The initiatives presented in this documentation project were also selected for the range of children’s challenges that they address, through the creation of safe spaces to vaccination campaigns. Six current multi-stakeholder initiatives are highlighted, all implemented through partnerships with real estate and construction companies:
• A safe space in construction site camps – Sansiri with Visavapat + UNICEF + Baan Dek Foundation
• Non-formal education support - Narai Property and Foundation for Better Life of Children
• Improvements in safety, and Water, Sanitation, and Hygiene (WASH) – Chiang Mai Rimdoi + Baan Dek Foundation
• Training sessions on access to health, education and safety services – Pingnakorn + Baan Dek Foundation
• Vaccination campaign – Sansiri with Contractors + WHO + UNICEF
• Learning centers – Areeya Property + Local NGO
In order to advance these initiatives from a limited numb er of construction site camps to all children living in construction site camps throughout Thailand, a Framework for Action is proposed in order to structure and scale these recommended forms of support. This Framework for Action provides general guidelines for improving the infrastructure of these camps where children are growing up and the children’s access to child protection and health and education services. These general guidelines are complemented by specific examples of recommended improvements (e.g.,updates to a camp’s WASH systems, training already existing camp networks in routine access to medical centers and local public schools).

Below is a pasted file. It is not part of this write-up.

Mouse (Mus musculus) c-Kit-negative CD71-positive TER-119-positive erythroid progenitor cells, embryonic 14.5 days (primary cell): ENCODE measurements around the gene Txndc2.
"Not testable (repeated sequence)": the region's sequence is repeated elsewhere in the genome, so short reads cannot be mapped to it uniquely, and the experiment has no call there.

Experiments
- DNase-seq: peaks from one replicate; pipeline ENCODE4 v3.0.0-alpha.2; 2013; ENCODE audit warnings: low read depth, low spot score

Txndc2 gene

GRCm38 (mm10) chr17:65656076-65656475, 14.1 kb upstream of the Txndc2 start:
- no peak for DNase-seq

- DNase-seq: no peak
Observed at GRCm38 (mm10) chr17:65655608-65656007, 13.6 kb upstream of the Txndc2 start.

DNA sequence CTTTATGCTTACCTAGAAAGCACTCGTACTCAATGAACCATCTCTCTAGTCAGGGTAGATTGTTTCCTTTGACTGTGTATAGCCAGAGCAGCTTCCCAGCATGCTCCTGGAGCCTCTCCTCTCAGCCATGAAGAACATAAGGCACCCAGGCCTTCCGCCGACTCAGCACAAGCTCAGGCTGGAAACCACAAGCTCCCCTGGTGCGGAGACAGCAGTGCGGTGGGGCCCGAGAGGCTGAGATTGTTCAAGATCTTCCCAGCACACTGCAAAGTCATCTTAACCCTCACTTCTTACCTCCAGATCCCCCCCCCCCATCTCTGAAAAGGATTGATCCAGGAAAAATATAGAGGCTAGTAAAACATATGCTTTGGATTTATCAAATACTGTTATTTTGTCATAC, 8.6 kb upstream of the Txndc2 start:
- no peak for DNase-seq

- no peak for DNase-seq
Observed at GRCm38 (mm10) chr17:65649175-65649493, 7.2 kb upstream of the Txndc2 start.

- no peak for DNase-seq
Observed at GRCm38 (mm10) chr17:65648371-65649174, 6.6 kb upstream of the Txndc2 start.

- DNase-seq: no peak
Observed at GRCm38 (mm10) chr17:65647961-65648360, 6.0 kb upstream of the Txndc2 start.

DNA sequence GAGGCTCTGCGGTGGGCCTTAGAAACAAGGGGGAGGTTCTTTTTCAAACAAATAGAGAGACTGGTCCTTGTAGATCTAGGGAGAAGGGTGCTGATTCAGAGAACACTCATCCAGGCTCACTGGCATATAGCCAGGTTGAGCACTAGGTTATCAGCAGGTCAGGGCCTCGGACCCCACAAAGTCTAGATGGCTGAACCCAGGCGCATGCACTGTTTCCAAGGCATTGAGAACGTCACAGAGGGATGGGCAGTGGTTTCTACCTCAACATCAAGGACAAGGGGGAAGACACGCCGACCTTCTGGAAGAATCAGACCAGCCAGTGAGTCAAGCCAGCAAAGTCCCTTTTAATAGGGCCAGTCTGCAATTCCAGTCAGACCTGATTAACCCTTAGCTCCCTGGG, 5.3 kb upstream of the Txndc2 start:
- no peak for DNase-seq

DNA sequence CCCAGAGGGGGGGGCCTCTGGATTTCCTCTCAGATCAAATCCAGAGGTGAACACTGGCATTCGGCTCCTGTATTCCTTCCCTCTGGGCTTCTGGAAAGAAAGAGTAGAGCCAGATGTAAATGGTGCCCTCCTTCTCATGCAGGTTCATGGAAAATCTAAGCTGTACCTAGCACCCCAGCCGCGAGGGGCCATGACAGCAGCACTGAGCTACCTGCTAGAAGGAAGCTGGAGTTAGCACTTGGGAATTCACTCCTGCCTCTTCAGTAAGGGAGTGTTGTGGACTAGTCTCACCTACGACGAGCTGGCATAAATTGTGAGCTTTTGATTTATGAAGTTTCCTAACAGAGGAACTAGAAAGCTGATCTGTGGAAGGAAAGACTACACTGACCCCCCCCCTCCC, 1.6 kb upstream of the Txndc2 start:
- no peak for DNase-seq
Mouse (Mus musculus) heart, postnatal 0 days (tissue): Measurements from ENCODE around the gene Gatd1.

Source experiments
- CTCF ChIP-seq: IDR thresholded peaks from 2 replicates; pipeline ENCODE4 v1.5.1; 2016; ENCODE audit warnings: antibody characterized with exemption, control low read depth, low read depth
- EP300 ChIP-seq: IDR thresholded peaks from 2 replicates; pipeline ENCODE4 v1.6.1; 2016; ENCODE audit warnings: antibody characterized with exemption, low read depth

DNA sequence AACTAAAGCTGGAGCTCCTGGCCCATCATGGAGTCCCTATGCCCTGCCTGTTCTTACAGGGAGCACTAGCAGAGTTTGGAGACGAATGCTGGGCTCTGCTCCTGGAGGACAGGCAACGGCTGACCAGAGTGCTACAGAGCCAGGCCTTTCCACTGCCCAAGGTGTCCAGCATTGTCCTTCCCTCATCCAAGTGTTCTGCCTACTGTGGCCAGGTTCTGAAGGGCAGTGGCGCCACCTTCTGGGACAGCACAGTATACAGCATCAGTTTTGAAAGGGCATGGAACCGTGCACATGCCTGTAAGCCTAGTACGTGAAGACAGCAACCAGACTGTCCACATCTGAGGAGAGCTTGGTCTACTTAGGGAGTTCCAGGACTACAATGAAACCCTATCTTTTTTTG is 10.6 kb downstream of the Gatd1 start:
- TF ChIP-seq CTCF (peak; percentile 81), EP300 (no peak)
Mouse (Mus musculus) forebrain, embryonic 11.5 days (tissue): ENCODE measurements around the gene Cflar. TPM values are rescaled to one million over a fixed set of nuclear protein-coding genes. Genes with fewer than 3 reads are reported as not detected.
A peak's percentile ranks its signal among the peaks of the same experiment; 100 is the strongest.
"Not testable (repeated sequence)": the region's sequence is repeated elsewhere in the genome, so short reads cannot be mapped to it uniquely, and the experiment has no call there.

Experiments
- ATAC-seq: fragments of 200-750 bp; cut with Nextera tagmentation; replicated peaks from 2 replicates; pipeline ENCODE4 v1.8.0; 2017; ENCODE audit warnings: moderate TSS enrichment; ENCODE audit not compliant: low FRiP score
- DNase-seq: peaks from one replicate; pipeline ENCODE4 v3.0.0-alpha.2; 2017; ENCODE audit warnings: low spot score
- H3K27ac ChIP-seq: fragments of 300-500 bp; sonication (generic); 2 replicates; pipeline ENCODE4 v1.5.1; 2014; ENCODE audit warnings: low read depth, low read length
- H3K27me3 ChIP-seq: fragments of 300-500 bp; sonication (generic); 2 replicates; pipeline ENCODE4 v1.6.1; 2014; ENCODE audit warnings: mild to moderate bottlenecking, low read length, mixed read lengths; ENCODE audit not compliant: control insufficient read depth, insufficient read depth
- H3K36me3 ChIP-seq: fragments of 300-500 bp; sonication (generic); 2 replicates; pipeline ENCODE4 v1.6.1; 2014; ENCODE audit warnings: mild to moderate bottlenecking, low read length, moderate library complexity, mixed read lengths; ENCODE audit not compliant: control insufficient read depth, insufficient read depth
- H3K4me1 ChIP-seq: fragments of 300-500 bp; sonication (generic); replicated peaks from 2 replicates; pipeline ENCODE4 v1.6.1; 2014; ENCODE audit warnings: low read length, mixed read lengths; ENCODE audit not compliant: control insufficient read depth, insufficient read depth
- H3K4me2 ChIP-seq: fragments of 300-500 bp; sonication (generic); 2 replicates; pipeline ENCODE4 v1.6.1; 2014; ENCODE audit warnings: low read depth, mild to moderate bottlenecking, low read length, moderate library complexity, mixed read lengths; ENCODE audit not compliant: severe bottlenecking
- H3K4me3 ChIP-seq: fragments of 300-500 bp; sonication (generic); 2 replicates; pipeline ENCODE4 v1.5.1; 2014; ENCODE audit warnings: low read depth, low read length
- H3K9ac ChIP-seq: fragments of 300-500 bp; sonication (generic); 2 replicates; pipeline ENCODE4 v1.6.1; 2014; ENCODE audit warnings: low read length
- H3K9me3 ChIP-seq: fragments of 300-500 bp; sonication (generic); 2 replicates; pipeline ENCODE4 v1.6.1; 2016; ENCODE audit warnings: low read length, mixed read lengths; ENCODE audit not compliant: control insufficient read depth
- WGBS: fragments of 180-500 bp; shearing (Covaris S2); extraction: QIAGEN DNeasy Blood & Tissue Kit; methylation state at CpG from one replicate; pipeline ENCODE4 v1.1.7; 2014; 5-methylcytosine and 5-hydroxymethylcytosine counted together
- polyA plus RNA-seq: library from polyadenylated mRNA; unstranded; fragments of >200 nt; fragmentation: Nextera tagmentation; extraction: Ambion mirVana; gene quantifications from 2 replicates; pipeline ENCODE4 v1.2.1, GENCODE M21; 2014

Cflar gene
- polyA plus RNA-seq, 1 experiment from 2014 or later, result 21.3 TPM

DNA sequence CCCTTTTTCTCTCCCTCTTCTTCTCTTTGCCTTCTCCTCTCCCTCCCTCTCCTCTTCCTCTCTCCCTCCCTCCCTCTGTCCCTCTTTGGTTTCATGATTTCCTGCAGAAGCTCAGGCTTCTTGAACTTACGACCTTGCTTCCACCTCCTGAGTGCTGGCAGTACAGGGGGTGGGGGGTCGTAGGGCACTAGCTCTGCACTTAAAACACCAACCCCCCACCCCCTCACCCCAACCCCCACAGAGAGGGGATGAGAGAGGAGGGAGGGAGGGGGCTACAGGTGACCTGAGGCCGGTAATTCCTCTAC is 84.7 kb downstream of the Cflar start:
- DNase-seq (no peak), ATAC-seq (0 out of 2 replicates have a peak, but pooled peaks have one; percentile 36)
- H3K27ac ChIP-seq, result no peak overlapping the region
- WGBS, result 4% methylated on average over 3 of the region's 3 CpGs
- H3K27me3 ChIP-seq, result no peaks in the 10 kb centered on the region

Altogether, these elements show promising ways to improve the environments in which these children grow up, child protection, and their access to essential health and education services. By investing in the recommended forms of support, companies even report certain benefits to their business operations – ranging from increased brand value to improved workforce retention (see Section 2.3 Benefits for companies). This project therefore carves out a clear path toward the future of support to these children: moving from sporadic initiatives to large-scale improvements that make children’s well-being the norm across the construction sector nationwide.